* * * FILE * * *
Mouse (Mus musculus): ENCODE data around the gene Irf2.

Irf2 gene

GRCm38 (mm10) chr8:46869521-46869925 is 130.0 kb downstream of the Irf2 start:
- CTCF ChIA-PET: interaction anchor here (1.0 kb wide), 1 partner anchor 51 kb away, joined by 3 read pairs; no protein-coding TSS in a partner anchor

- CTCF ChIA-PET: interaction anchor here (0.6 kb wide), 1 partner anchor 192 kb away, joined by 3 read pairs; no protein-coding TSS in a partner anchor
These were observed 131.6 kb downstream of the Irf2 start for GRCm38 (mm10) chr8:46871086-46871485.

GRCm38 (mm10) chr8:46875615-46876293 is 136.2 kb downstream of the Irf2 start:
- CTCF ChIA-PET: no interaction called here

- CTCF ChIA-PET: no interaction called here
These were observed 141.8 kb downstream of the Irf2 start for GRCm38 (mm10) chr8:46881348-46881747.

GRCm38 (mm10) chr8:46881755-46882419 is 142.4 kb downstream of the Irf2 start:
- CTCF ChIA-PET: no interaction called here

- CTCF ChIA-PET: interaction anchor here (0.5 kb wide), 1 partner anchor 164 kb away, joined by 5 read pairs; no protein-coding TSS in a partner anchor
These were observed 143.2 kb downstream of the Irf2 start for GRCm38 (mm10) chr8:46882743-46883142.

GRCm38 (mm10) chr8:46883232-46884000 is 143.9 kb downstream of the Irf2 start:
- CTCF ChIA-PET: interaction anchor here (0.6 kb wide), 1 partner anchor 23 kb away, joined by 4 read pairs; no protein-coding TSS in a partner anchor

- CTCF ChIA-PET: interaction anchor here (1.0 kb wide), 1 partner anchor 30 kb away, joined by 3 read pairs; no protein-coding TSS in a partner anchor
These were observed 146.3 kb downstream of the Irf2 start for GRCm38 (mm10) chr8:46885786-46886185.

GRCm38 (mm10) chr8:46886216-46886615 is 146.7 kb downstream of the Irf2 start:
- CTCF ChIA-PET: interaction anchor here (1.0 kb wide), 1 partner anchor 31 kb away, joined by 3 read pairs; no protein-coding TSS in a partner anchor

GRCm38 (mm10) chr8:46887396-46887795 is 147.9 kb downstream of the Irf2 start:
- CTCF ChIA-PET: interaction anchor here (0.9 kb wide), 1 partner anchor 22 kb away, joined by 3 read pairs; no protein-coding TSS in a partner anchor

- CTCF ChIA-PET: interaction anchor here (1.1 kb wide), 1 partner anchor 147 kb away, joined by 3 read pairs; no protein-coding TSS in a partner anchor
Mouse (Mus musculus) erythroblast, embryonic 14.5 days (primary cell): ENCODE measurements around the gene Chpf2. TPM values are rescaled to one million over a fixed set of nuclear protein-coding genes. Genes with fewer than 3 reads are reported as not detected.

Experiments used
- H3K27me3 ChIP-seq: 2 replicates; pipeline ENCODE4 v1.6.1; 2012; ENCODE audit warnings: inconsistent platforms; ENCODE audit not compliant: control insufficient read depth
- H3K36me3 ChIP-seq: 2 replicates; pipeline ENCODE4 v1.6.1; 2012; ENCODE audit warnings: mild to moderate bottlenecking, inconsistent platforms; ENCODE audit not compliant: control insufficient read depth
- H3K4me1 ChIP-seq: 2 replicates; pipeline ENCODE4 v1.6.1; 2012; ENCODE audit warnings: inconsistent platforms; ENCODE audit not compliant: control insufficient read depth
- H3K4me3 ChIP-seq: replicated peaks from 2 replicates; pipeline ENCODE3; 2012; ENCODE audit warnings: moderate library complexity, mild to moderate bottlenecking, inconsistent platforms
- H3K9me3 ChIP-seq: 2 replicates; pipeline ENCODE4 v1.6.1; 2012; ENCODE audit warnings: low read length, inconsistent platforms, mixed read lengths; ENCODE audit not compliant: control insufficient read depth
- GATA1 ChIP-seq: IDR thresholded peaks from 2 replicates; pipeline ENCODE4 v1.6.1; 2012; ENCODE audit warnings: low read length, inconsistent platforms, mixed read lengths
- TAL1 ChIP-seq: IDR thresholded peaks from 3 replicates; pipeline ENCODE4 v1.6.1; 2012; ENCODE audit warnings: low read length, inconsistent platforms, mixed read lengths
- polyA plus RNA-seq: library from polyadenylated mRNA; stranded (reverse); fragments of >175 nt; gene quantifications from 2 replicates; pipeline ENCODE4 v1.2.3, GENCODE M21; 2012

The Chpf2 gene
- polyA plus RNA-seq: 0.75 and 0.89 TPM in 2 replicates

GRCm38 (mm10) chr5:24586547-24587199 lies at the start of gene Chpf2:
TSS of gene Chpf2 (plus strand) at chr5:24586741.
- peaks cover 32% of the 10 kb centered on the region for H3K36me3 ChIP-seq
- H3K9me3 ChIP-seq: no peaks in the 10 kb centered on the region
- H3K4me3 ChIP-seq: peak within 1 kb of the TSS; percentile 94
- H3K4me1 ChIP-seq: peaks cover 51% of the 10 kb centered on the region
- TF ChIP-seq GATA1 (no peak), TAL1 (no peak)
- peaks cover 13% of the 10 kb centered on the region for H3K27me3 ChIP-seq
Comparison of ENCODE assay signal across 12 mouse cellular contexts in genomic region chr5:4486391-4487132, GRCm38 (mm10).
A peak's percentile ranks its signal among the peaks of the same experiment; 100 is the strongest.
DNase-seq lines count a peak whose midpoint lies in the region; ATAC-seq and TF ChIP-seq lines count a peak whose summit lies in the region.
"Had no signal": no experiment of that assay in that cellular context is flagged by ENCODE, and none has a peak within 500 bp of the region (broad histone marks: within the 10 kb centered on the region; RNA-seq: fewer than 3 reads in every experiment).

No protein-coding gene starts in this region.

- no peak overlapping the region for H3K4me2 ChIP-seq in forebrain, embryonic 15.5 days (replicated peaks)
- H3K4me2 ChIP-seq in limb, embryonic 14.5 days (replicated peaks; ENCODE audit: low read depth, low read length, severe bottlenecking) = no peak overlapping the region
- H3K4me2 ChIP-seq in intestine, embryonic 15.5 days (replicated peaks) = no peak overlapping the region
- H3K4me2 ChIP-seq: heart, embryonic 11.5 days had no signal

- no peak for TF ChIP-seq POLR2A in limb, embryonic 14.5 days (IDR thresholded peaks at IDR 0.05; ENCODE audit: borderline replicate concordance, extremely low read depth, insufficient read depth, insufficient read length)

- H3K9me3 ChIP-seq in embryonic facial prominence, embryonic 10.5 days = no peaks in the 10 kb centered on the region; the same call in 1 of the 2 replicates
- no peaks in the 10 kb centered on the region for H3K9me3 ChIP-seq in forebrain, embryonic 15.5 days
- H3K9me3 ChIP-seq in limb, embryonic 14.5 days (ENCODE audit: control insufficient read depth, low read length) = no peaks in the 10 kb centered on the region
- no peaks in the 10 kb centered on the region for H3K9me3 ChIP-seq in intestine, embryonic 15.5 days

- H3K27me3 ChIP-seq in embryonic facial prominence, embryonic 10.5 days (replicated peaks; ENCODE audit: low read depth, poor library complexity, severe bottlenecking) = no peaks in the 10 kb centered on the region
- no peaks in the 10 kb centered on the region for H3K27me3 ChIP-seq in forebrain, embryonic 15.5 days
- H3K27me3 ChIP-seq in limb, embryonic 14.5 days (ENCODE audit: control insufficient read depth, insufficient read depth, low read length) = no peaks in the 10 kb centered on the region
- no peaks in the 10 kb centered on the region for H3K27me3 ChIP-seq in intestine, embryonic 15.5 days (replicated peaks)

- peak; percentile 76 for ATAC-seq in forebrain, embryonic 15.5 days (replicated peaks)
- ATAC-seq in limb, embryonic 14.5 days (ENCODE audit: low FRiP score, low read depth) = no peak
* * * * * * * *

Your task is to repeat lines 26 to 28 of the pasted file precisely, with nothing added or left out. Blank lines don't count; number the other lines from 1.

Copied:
- H3K27me3 ChIP-seq: 2 replicates; pipeline ENCODE4 v1.6.1; 2012; ENCODE audit warnings: inconsistent platforms; ENCODE audit not compliant: control insufficient read depth
- H3K36me3 ChIP-seq: 2 replicates; pipeline ENCODE4 v1.6.1; 2012; ENCODE audit warnings: mild to moderate bottlenecking, inconsistent platforms; ENCODE audit not compliant: control insufficient read depth
- H3K4me1 ChIP-seq: 2 replicates; pipeline ENCODE4 v1.6.1; 2012; ENCODE audit warnings: inconsistent platforms; ENCODE audit not compliant: control insufficient read depth